Memory Wire Jewelry Making for Visually Impaired Artist with Fine Motor Difficulty

by Rena Klingenberg.

Nancy Mac sent in this question:

What is Memory Wire? My sister is visually impaired and also has fine motor problems now after a stroke. She has difficulty now holding the string to make bracelets.

Does anyone know of a “string holder” or any type of assistive device she could use?

She makes beautiful bracelets but needs a steady hand.

Here’s My Reply
for Nancy and Her Sister:

First, here is what Memory Wire looks like:

Bracelet Memory Wire with one coil cut off

Bracelet Memory Wire with one coil cut off

It’s available in sizes for bracelets, rings, and necklaces.

It comes in coils that look like a “Slinky” toy, and you simply cut off as many coils as you wish for your jewelry item.

Then you need to either make a loop in one end of the wire with your pliers, or glue an end cap on one end, so that your beads don’t run off the end of the wire after you string them.

After stringing your beads / components on the wire, you finish off the remaining end by making a loop at the end, or gluing an end cap onto it.

Important: Memory wire is a hard wire that will ruin most jewelry cutters and pliers. So be sure to use cutters and pliers that are made for using with Memory Wire (you can find this wire and the tools for it at many craft stores, bead stores, or with a simple online search).

Examples of Memory Wire Jewelry:

Here’s a lovely beaded Memory Wire bracelet by Tara Myers, made with one coil of Memory Wire:
A Child’s Purple Rose Memory Wire Bracelet.

Here are some multi-coil Memory Wire bracelets by Nancy Vaughan, where she’s used beads as well as pieces of rubber tubing (available from many jewelry suppliers online):
Easy Breezy Bracelet.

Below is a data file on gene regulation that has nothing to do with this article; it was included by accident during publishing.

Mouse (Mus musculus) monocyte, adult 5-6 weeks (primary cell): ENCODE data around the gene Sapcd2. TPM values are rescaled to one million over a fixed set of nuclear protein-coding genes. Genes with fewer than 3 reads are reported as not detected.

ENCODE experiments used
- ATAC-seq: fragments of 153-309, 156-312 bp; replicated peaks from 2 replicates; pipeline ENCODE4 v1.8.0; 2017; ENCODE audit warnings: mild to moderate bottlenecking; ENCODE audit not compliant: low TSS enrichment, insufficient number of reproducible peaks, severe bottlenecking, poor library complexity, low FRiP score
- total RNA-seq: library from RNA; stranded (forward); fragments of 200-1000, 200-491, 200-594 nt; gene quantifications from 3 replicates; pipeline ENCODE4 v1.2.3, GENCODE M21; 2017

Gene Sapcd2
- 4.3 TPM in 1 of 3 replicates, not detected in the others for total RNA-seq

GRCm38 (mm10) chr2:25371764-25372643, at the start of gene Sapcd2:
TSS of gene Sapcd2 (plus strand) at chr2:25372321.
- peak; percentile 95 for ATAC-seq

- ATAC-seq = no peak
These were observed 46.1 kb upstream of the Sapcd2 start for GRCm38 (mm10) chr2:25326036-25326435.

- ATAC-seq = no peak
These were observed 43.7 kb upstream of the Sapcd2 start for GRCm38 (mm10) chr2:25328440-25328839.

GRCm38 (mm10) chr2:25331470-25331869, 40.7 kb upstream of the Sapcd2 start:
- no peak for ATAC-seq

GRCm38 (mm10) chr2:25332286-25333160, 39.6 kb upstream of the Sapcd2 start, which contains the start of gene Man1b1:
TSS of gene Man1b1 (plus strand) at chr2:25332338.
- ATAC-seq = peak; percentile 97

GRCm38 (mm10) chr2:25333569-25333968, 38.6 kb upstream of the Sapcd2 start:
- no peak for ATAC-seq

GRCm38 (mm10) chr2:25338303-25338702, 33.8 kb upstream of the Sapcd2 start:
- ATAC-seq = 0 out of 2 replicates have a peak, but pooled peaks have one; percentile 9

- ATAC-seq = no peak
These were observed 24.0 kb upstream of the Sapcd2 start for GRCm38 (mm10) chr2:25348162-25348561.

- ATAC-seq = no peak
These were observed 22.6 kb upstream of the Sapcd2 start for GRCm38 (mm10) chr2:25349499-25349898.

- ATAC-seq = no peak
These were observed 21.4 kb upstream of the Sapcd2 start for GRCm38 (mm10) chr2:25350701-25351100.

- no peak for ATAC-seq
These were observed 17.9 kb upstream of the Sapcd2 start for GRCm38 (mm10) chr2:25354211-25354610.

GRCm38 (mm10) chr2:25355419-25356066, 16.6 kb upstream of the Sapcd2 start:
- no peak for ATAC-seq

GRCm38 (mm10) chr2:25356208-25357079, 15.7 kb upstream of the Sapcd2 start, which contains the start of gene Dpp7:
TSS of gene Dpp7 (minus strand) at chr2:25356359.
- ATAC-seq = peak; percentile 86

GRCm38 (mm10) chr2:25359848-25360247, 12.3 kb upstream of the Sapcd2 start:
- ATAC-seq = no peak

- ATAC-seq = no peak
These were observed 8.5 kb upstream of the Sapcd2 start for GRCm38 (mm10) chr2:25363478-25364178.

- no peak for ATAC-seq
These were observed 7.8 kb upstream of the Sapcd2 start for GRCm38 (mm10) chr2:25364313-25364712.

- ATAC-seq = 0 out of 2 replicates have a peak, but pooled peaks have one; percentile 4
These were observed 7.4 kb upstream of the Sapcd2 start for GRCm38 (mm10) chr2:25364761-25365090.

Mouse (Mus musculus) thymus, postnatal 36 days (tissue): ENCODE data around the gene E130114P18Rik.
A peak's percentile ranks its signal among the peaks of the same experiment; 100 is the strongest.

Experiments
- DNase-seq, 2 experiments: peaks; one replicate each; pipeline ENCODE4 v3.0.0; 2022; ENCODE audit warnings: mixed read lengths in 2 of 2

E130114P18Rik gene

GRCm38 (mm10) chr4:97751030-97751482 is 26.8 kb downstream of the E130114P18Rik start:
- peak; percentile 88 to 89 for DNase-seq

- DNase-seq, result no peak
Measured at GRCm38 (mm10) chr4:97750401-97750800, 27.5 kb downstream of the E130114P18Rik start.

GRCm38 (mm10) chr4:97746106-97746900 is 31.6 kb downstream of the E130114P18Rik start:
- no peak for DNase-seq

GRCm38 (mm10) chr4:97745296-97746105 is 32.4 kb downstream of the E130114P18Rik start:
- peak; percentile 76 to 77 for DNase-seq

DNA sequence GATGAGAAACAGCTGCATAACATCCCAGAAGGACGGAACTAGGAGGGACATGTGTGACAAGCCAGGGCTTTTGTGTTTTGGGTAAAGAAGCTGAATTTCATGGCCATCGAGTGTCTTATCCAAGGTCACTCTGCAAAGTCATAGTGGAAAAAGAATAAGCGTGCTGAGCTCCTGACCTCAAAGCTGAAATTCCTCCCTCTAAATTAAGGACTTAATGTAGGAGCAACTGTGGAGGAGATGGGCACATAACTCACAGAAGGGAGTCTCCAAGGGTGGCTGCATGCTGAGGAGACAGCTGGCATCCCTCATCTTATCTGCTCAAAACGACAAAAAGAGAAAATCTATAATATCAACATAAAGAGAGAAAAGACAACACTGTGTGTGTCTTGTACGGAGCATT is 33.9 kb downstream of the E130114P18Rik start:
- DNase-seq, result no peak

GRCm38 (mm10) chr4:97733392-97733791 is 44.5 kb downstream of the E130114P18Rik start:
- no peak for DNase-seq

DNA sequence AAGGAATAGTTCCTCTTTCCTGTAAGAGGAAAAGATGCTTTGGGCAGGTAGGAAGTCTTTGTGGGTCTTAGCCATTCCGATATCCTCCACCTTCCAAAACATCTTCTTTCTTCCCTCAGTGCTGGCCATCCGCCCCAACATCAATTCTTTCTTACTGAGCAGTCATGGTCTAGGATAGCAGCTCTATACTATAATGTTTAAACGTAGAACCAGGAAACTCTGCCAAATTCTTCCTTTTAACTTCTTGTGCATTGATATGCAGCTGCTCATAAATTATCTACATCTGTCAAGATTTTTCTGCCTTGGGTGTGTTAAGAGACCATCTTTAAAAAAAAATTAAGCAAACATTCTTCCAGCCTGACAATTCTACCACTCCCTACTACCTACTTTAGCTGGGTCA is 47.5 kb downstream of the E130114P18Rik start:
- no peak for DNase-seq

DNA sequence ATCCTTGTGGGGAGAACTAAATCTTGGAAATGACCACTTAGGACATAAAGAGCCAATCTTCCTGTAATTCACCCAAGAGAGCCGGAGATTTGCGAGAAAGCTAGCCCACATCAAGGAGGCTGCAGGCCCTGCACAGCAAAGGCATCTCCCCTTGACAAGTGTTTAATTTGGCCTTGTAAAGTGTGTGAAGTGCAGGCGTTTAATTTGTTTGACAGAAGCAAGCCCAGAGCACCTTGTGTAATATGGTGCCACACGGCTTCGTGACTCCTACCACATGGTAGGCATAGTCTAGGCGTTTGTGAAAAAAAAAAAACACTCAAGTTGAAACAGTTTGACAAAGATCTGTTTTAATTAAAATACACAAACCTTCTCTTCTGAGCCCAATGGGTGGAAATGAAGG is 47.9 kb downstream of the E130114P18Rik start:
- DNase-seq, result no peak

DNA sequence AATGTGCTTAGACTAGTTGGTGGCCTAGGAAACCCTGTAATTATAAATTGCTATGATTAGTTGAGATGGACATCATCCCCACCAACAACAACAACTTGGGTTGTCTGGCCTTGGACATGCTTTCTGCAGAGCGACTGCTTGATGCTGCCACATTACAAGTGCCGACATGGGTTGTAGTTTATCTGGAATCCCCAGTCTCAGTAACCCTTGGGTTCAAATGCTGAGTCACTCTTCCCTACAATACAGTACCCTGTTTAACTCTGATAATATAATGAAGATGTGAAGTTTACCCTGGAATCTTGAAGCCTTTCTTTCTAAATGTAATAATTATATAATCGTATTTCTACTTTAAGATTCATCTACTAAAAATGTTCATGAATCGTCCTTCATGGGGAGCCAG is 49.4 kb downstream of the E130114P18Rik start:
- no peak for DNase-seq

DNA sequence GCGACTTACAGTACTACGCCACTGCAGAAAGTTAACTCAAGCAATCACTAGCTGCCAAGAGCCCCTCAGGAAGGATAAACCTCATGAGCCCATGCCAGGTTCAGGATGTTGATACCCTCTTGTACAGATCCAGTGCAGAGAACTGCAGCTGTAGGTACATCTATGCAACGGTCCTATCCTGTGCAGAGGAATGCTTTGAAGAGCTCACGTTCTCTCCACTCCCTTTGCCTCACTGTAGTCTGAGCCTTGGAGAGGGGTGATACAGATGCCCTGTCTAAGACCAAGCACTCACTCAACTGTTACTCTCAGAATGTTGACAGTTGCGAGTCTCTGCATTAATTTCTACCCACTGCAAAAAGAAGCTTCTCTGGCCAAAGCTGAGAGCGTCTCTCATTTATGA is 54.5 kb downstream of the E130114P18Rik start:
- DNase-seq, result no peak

Here are some charming Memory Wire ankle bracelets by Kathy Zee:
Easy Anklets that Are Adjustable.

And here are Memory Wire necklaces by Tamara Summers:
Classic Blue Cameo Lace Necklaces.

Memory Wire Jewelry Tutorial:

Here’s one of my tutorials for making a pendant and earrings with Memory Wire:
Memory Wire Pendant and Earrings (Tutorial).

Memory Wire Pendant and Earrings - Tutorial by Rena Klingenberg

Memory Wire Pendant and Earrings – Tutorial by Rena Klingenberg

Beading with Hand Difficulties:

Here are some beading tips for your sister’s fine motor difficulties (be sure to read all the comments below these posts, where additional tips are shared):

More Resources for Jewelry Artists
with Fine Motor Difficulties:

Here are three more things for your sister to investigate:

Nancy, I wish you and your sister all the best – and give her a hug for me! 🙂

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  1. Ginger says:

    Thank you Nancy for bringing up this subject, and Rena for the great advice. I have a 37 year old daughter who has cerebral palsy. She has restricted use of her hands and is legally blind in her left eye. I have been giving her a box of beads and a beading board to design bracelets for her friends, then I assemble them for her. We use a washcloth on the table where she is sorting thru beads to prevent them from rolling away from her. Any small towel or even a flannel square works. I never thought of letting her try the memory wire! I can’t wait to give it a try! I will still need to put the ends on the bracelets for her, but I know she will have so much more pride in these bracelets if she strings them herself. Thanks!!!

  2. Ginger, you’re very welcome! And thank you for the additional tip you shared. If your daughter would like to show-and-tell about her bracelets, we’d love to see them – you can enter her submission here.

  3. SewMagical says:

    Nancy, much depends on just how much visual impairment your sister has. I am also visually impaired (legally bind in one eye, poor vision in the other). I am able to use a head-band magnifier to see the beads better. Another important factor will be the light level. While it is important for every artisan to have good light, it becomes even more so for those of us with vision impairment. There are a number of fluorescent and other lamps available at craft sewing, and even office supply stores, in many price ranges.

    Hope his helps!

  4. SewMagical, thanks so much for sharing your helpful info about lighting and magnifying! Great tips that will make a difference for visually impaired jewelry artists.

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